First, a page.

These mountains in Hawai’i and Chile and Mexico belong to people who have lived on and around them, and for whom these mountains are special places. If we are to place our giant visions on their mountains, we must meet and respect each other’s wondering and the patterns of our lives and how we are seeking answers and we must find a way to share these special places. Can we look up together and see what we see?

—Gary Sanders

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TMT ambassadors Jean-Rene Roy and Jim Kennedy (Gemini Observatory), Gary Sanders (TMT Project Manager), Rolf-Peter Kudritzki (University of Hawaii) and Ray Carlberg (University of Toronto) in Honolulu, HI, on February 1, 2006, to discuss placement of TMT.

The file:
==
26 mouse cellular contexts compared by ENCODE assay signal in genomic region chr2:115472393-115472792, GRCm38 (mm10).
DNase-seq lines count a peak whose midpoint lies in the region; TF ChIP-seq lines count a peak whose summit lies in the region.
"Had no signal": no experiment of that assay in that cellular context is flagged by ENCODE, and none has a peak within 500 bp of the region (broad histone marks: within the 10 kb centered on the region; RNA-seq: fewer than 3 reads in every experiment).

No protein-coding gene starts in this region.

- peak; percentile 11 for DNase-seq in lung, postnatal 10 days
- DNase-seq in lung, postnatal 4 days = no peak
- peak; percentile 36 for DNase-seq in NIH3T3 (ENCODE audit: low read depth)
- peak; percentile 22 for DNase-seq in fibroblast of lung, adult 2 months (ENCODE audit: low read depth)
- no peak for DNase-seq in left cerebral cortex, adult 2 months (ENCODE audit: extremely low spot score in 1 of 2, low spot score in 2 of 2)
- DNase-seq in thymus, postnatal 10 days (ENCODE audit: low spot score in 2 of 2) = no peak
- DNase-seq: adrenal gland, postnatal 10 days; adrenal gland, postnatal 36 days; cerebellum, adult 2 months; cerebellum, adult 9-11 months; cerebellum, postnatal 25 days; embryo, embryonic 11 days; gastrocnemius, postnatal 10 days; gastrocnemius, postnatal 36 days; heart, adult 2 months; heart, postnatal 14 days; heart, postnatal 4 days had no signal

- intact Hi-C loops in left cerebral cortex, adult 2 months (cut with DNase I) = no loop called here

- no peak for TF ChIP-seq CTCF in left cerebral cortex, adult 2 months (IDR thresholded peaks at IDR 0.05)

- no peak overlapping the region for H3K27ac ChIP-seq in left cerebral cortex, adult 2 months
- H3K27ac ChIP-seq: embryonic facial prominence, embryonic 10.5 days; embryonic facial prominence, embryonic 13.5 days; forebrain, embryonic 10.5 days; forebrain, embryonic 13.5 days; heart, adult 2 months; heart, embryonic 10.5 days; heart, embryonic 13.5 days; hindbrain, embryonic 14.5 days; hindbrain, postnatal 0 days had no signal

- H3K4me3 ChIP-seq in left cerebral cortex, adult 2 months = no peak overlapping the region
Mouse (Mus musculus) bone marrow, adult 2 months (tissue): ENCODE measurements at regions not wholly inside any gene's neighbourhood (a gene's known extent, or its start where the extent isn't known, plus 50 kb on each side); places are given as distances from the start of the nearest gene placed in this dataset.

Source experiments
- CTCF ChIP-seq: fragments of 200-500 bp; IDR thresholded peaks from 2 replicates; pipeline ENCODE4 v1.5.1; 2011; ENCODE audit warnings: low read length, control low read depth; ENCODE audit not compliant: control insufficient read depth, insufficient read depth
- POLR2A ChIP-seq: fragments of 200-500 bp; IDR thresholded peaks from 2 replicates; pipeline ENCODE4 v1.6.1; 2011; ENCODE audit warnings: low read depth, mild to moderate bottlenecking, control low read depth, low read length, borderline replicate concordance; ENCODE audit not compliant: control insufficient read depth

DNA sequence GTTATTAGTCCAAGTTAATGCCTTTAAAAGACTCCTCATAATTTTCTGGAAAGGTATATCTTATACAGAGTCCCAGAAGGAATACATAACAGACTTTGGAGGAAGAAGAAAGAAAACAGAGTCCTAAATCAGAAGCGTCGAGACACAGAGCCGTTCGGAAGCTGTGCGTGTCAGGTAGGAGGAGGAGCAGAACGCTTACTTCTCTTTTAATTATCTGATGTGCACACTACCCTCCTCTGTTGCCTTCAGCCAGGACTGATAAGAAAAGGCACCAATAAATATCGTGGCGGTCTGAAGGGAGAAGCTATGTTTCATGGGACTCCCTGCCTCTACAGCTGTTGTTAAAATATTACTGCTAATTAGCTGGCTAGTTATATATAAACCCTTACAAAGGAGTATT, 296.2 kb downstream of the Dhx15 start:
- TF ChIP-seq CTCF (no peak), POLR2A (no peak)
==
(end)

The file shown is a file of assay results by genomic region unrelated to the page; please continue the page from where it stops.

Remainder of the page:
The TMT project is a collaboration of Caltech, University of California (UC) and the Association of Canadian Universities for Research in Astronomy (ACURA). © Thirty Meter Telescope


Association of Canadian Universities for Research in Astronomy